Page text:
Fast and Furious

By Mark Scott, Founder & President, Commercial Mortgage Capital: Leasing activity has heated up considerably over the past few weeks and not only for multi-family products.

Mark Scott

Leasing activity has heated up considerably over the past few weeks and not only for multi-family products, but also office and industrial assets. This acceleration may be due largely to new Federal Reserve Chair Janet Yellen’s foggy indications of Fed patience when it comes to interest rate escalation as well as the fate of QE3 bond buying. During her first press conference, Yellen noted in an exceptionally noncommittal manner that the Fed could hike rates “around six months or that type of thing” after the U.S. Central Bank ends its bond buying program – otherwise known as QE3 – which sent stock and bonds into a downward tailspin.

Though Yellen has since claimed in an equally vague remark that the Fed’s “extraordinary commitment is still needed and will be for some time,” her comments are counter to the market’s perception that the Fed would raise interest rates nine or 12 months after the end of QE3. As a result, borrowers are eager to capture new leases and secure financing before rates rise.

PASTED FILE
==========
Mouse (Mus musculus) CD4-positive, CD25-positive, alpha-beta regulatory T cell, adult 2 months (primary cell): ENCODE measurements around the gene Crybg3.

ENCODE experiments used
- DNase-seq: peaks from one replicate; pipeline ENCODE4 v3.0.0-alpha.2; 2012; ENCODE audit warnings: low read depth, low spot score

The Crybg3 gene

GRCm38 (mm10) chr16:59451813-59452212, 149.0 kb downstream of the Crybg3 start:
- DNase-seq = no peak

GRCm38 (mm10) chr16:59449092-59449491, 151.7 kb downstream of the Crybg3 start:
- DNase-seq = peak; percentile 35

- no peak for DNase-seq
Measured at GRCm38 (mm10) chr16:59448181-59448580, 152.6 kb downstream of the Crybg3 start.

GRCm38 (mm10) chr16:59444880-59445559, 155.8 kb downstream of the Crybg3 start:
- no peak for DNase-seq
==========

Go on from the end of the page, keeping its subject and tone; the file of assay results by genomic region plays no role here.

Meanwhile, lenders are looking to hit their budget goals early and thus pricing (loan spreads) are typically tight in the first quarter of the year. According to Jaime Woodwell, Vice President of Commercial Real Estate Research at the Mortgage Bankers Association, “Early indications are that commercial and multi-family lenders increased originations by 15 percent in 2013. This year will once again see fewer loans coming up against their maturities. But with still low interest rates, improving property fundamentals, a rebound in property prices, and higher loan maturity volumes on the horizon, we anticipate mortgage originations will continue to increase in 2014.”

Though we can expect to see more transactions in 2014, there is still a level of uncertainty in the market, especially as the unemployment rate continues to rise – hitting 6.7 percent in February, up from 6.6 percentin January – combined with continued confusion about the fate of interest rates. As a result, now is the time for borrower’s to lock in today’s low rates with a seasoned mortgage professional.